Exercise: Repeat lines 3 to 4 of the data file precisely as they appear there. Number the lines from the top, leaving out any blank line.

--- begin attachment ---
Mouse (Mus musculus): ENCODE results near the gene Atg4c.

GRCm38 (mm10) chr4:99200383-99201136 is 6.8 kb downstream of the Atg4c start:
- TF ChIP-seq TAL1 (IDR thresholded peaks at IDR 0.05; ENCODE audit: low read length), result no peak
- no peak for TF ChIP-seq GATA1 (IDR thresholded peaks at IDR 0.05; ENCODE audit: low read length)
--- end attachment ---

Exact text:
- TF ChIP-seq TAL1 (IDR thresholded peaks at IDR 0.05; ENCODE audit: low read length), result no peak
- no peak for TF ChIP-seq GATA1 (IDR thresholded peaks at IDR 0.05; ENCODE audit: low read length)